Project Fact Sheet

A key focus for the management of main roads is to consistently deliver users decent travel times, safe higher speed travel and reduced interruptions, while achieving minimal operating costs and reducing capital investment in infrastructure upgrades. Rapid developments in the area of Big Data now provide significant opportunities to reduce congestion and increase traffic throughput. This is important to national and state road and transport agencies as it can lead to the deferment of investment in infrastructure upgrades by allowing greater utilisation of existing assets, referred to as ‘sweating the asset’. Given the growth of Australian cities, the use of Big Data to support such non-build options to extending the operational life and economics of road infrastructure will become increasingly important; this project seeks to prepare Australia to capture the associated benefits.

A second key area that may benefit from Big Data and associated technologies is in enhanced disaster resilience and supported disaster response, which stands to reduce infrastructure maintenance and repair costs and reduce impacts to business and the community from disaster damage. It is anticipated that this element of the project will be developed in collaboration with state disaster management groups as well as local disaster management committees and agencies, building on from the successful stakeholder engagement workshops held in SBEnrc Project 1.35 Transport Network Resilience: Disaster Logistics and Infrastructure Vulnerability.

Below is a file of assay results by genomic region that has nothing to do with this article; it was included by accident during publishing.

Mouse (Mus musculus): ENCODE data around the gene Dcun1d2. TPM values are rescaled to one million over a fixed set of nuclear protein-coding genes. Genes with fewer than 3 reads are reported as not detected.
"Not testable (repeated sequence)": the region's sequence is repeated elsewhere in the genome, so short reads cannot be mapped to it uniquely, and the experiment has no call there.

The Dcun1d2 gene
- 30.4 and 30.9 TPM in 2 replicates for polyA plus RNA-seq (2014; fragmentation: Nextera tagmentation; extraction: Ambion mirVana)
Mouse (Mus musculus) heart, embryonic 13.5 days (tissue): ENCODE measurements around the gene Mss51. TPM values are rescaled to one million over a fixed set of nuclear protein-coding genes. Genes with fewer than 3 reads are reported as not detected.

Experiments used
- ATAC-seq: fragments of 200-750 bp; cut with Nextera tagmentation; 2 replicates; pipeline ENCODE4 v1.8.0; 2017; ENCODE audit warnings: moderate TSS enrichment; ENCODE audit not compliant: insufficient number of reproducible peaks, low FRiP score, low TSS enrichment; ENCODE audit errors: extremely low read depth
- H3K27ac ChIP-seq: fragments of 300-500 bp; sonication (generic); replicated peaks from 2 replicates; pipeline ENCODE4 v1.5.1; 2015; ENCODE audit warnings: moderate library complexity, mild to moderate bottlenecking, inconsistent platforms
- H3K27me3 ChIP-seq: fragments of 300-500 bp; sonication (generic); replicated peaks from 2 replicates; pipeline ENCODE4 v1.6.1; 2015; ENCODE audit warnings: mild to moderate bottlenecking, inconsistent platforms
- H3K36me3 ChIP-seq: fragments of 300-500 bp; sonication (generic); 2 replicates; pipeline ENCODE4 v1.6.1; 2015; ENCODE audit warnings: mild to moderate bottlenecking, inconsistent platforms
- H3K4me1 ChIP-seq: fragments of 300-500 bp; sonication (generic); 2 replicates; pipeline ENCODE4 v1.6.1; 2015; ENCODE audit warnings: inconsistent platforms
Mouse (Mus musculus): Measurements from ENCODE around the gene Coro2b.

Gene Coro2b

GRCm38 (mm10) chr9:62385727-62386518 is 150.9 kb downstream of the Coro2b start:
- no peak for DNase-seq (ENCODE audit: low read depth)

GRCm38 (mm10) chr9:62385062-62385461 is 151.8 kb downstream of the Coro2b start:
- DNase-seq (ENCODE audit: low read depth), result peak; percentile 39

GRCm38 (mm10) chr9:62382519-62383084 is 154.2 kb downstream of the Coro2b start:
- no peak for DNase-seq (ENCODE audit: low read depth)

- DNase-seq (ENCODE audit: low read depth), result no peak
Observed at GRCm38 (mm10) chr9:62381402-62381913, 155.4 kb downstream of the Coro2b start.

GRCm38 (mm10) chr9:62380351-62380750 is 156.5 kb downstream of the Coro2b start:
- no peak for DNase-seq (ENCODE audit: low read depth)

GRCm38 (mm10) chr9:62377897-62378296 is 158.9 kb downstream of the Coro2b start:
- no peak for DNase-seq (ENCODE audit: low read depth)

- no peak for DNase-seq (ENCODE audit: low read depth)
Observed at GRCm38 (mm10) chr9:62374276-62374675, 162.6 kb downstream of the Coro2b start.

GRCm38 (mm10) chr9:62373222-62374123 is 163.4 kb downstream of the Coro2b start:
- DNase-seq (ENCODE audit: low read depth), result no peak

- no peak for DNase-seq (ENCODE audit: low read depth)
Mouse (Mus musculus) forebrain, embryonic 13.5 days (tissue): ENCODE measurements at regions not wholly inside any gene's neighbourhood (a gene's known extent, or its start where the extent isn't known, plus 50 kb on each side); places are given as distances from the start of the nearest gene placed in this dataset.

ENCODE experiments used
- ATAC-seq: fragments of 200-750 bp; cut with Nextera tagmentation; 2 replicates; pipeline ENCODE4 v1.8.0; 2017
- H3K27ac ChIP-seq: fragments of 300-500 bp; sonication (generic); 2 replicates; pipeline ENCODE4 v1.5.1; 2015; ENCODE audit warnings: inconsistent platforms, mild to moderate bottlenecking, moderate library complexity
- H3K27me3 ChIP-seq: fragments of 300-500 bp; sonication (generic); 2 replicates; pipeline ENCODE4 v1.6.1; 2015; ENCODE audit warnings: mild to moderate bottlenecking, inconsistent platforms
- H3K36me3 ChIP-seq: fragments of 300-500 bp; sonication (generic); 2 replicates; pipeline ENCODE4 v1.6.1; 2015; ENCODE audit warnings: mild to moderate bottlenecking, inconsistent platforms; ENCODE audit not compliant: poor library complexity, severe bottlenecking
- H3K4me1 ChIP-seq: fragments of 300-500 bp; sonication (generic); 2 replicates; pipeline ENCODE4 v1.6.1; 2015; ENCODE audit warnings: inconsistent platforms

Objectives

This project will build on previous SBEnrc findings and focus on providing road and transport agencies with guidance as to the suitability of the use of Big Data and associated technologies to deliver tangible reductions to peak congestion and enhance transport network resilience. The project will focus on how to harness Big Data from a range of sources to provide predictive information to inform anticipatory analysis rather than reactive or retrospective information. Current technology trends and options will be assessed in the areas of sensing (drones, fixed sensors, cameras and smart phones) and information systems (to undertake data analytics and visualisation). The effectiveness of using innovative low cost data collection options will be investigated, such as ‘participatory sensing’ through the crowdsourcing of transport user data using smart phones to detect mobility patterns and improve user experiences.

Industry Outcomes

The outcomes of the project will ensure road and transport agencies in Australia are well informed as to the application of new Big Data technologies (collection, analytics and visualisation) to road and transportation networks that stand to deliver tangible benefits. This will involve the review of emergent technologies to reduce congestion in a manner that increases throughput of vehicles (such as active traffic management methods) along with contributing to disaster response. It is anticipated that these outcomes will inform trials to implement such solutions that can be used as verification of the use of Big Data in this context.

 

 

 

 

 

 

 

 

 

 

 

 


Documents for Downloading

The following provides additional detail regarding this current research, including project outcomes to date:

Industry Report

Big Data, Technology and Transport: The State of Play – Industry Report (November 2017, 9Mb)

Research Reports

Mining the Datasphere: Big Data, Technologies, and Transportation – Congestion Management (January 2017, 2Mb)
Mining the Datasphere: Big Data, Technologies, and Transportation – Disaster Management (January 2017, 2Mb)

Presentations

Big Data, Technologies and Transportation, SBEnrc Boardroom Briefing, May 2017, Brisbane Australia

Videos

Project Summary: Big Data, Technologies and Transportation, August 2017 (3:02)
Full Video: Big Data, Technologies and Transportation, August 2017 (7:26)